Just as alarming, the ACMA’s research revealed that 42% of small and medium-sized businesses that had experienced a loss of phone or internet service considered the impact to be ‘major’.
As the TIO observed:
'Many small businesses rely heavily on phone and internet services for the day-to-day operation of their business. Problems with these essential services can have serious consequences.'
In the broader context, inadequate service delivery and ineffective complaint handling by telcos of their small business customers could have the potential to put a brake on Australia’s economic recovery at a crucial time. This is why it is a key area of focus for the ACMA.
Consumer complaint handling is of course a major component of the broader compliance framework.
In recent years the ACMA has set out annual target areas for improved industry compliance where we believe the greatest attention is needed to address non-compliance and to support consumer confidence. In 2020–21 these included:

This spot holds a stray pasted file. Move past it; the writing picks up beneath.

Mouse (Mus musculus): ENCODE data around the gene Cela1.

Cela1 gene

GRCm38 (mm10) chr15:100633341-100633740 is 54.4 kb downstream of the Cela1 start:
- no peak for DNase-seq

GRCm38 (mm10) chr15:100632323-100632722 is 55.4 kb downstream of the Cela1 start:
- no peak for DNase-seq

- protecting telco customers, in particular disadvantaged or vulnerable consumers
- helping customers to move their services onto the NBN
- addressing phone scams
One of the outcomes of this prioritisation was the publication of our 'state of play' report on financial hardship for both residential and small business customers.
We will also publish a report later this month looking at telco compliance dealing with disadvantaged and vulnerable consumers.
We have conducted an audit of compliance with the NBN Consumer Information Standard, which addresses whether consumers have adequate information to choose a service that suits their needs. We conducted a similar audit in 2018, which resulted in 7 telcos – including several mid-tier telcos – being issued infringement notices. It is good to see that the latest audit revealed a reduction in the scale of these problems and that were mostly confined to smaller telcos.
Our activities on phone scams have including registering the Reducing Scam Calls Code, which has remarkably seen over 55 million scam calls blocked across the industry in the first 3 months of the code’s operation.
Following the success of these initiatives, I am announcing today our compliance priorities for 2021–22.
Our priorities have consistently included a focus on areas with the potential for consumer harm. In the coming year we will prioritise significant small business concerns about telcos being uncontactable and delays in the handling of small business complaints. As mentioned earlier, this work acknowledges that small business will be a critical part of Australia’s economic recovery over the coming years.